"A common battle tactic among our kind."
"An illegal practice among the elves of light."
The Gray Lady snorted at his tone. "Do you really consider yourself one of them?"
"I was born and bred in light, and disturbing souls at rest is a disgrace."
"And yet they bound your soul to a summoning gem to enslave you while you lived. Your precious elves of light are no different from the best and worst among all of us. You've never even seen the elves of your homeland in the depths of this world, have you," she guessed. "You've never walked among us."
Trizryn's brows drew together at the challenge. "The Kingdom of Aesethna is my homeland. Brinnan is the city of my birth. There is nothing for me below the surface."
"Because you know nothing of it."
"My father didn't exactly stick around to tell me bedtime stories about where he came from," he acridly responded, losing patience with this topic.
The Gray Lady backed away with a smirk, glanced at Aija, then reached into the pocket of her veðrkylk draped on one of the chairs by the hearth. Removing a folded scrap, she offered it to Trizryn.
As he unfolded it, Aija saw it was a map drawn in black, glittery ink on some kind of soft leather.
"Is this a map to the warrens?" he asked.
"It's a treasure map enchanted with a clairvoyant spell. It can lead you anywhere you want to go, including the warrens. Do you have something to write with?"
Aija removed her book bag from her shoulder and retrieved the paper and stylus Trizryn had bought for her.
The female dark elf accepted the implements, moved to an end table, and started writing. "I have to deliver this shipment of blood before it is linked to your murders, so I can't wait for you to free your hostages. However, when you're ready to bring your documents to the warrens, copy my name in the map's margin. Be specific. Íenthé Við-Ránduíl. I'm an agent for Húss Záks-Hýarta."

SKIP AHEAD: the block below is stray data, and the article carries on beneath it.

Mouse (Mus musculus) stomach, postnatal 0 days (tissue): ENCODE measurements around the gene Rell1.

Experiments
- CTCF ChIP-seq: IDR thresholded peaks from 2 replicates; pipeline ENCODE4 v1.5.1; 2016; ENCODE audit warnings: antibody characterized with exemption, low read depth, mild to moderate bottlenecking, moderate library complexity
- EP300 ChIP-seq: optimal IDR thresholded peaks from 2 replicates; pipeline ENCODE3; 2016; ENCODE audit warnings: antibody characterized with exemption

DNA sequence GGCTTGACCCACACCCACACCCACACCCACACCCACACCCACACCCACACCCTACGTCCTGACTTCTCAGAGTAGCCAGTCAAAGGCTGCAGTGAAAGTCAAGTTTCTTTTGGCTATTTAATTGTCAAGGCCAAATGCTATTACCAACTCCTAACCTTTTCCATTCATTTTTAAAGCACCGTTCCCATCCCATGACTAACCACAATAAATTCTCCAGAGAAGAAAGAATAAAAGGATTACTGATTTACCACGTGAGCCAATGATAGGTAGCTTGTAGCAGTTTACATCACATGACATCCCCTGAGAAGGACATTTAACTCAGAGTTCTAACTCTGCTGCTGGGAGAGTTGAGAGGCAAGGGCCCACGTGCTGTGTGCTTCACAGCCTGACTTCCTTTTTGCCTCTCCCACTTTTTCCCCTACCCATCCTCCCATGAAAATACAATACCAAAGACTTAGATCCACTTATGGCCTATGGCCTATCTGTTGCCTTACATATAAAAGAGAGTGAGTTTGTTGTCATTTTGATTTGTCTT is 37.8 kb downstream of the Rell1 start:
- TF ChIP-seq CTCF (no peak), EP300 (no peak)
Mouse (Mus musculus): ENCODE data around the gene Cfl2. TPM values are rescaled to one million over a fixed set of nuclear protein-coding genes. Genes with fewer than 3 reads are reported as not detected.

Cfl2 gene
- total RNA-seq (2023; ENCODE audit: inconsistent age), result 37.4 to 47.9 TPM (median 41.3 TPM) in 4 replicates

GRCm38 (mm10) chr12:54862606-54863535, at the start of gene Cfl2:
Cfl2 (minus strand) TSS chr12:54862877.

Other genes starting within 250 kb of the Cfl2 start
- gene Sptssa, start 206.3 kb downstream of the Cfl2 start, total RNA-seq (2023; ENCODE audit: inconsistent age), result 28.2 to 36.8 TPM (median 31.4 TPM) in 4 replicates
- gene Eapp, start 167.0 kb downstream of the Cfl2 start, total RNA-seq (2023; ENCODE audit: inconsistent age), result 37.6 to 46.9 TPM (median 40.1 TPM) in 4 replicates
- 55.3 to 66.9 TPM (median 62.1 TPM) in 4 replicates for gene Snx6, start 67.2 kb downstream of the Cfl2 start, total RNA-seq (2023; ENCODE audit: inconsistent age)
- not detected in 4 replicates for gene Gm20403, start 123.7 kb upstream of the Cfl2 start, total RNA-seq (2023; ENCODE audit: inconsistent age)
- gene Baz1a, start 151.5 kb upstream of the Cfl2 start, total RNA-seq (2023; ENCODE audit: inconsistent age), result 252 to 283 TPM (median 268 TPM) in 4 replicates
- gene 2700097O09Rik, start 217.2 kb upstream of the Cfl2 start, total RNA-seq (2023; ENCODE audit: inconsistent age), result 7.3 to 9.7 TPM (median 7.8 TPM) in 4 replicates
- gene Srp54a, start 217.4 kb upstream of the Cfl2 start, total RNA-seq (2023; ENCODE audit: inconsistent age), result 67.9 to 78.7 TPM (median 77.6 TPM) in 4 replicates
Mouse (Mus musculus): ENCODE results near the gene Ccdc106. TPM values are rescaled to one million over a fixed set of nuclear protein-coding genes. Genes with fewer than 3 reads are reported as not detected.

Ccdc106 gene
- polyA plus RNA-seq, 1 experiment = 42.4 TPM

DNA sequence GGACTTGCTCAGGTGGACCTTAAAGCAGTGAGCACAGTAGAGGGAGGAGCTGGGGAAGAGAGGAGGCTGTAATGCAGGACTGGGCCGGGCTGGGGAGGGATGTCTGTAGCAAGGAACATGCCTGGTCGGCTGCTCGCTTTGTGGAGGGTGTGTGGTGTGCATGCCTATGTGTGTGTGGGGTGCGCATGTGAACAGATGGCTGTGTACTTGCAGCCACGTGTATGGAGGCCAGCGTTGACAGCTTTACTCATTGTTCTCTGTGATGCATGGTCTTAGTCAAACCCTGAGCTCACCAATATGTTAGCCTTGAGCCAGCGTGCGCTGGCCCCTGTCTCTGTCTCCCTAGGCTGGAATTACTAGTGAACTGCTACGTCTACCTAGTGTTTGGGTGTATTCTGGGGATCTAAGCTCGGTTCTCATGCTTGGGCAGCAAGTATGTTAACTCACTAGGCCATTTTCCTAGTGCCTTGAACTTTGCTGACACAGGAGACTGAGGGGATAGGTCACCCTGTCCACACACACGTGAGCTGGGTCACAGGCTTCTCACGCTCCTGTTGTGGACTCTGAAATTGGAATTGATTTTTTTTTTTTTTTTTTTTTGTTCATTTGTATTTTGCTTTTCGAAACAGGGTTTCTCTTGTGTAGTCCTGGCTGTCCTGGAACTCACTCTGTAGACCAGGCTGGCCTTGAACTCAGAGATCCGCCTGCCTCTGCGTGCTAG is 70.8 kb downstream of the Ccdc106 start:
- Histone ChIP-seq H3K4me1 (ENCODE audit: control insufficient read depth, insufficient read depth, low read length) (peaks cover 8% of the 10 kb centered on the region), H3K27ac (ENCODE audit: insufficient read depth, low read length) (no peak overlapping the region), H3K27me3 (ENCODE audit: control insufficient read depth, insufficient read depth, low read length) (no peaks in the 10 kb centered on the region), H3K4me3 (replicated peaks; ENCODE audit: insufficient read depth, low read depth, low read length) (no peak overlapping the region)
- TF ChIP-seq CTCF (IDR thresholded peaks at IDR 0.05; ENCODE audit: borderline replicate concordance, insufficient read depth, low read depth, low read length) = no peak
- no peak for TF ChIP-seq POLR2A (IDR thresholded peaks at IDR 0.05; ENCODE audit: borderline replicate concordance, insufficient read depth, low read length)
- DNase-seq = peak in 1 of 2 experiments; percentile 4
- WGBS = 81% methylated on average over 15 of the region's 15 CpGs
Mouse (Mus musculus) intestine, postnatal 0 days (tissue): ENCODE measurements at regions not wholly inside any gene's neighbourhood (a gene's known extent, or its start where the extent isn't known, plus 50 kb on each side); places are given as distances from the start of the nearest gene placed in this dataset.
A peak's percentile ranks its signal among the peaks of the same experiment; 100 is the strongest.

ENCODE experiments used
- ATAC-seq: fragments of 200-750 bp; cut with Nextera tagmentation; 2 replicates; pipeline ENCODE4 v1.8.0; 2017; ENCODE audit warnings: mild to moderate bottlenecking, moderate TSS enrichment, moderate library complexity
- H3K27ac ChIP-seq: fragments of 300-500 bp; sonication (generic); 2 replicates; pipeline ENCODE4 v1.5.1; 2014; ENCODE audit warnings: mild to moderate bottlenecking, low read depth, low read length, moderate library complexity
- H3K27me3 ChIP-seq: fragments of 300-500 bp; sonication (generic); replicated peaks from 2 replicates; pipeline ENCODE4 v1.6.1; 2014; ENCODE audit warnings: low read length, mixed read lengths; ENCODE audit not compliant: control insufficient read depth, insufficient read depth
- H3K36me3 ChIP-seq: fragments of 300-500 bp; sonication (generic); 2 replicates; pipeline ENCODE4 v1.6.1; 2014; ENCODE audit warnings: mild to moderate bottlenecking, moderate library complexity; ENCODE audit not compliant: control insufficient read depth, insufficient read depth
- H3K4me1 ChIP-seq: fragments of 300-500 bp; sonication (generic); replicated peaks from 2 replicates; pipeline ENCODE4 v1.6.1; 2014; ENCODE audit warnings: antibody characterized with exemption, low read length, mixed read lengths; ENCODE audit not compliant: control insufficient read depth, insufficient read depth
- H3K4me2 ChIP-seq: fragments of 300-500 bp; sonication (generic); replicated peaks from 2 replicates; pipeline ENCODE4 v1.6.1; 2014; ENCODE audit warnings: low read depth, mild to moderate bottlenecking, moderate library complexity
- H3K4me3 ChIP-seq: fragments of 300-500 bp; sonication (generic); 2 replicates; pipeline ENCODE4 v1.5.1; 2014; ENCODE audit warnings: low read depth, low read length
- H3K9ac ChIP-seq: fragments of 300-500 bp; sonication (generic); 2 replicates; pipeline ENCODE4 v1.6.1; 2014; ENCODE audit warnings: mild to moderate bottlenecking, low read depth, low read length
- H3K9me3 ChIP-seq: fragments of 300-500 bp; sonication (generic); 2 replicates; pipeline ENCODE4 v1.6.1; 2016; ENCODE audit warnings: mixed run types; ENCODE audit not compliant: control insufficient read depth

When she finished, she handed the paper and stylus back to Aija, but continued speaking to Trizryn. "The map will lead you to me. The price for my service is ten hearts from your surface hunts. Preserve them with frost moss so they stay fresh."
"Hearts? Like animal hearts?" Aija clarified, wary of such a request.
"Animal, elven, troll … orc …" The female vampire cast a glance to the stains on Trizryn's clothing. "I'm not picky, as long as they are elf-size or larger. No trow, though. They are easy enough to find in the upper reaches of the subterranean passages."
"What are the hearts for?"
"It depends on what kinds of hearts you bring me and how fresh they are." Íenthé looked again to Trizryn. "The treasure map will be revoked at the end of the moon's cycle, so don't even think about selling it to pad your pockets. Or at the very least, don't sell it to someone who might send henchmen after you when it disappears. It's not my map. It's a tattoo from a battle mage who used to be a pirate. He controls the enchantment."
Aija could tell now that the mysterious item was indeed magical ink inscribed on a large piece of flesh. But the flesh was golden-tan, not bone-white.
"An elf from the western deserts," Trizryn guessed. "A sand pirate."
With a shudder, Aija turned away from the skin map to put her writing supplies, along with Íenthé's note, back into her bag.
"Only now he lives underground with us." The female dark elf sat down in the chair and tucked her fingers under the knees of her purple leggings. "He's the same elf who might be able to rid you of your little gem, so I'd take care of his map, if I were you. Oh, and bring the human at your own risk. As I said, human blood is a rare delicacy. You wouldn't want her falling into the wrong hands. Especially if she hasn't been well-seasoned."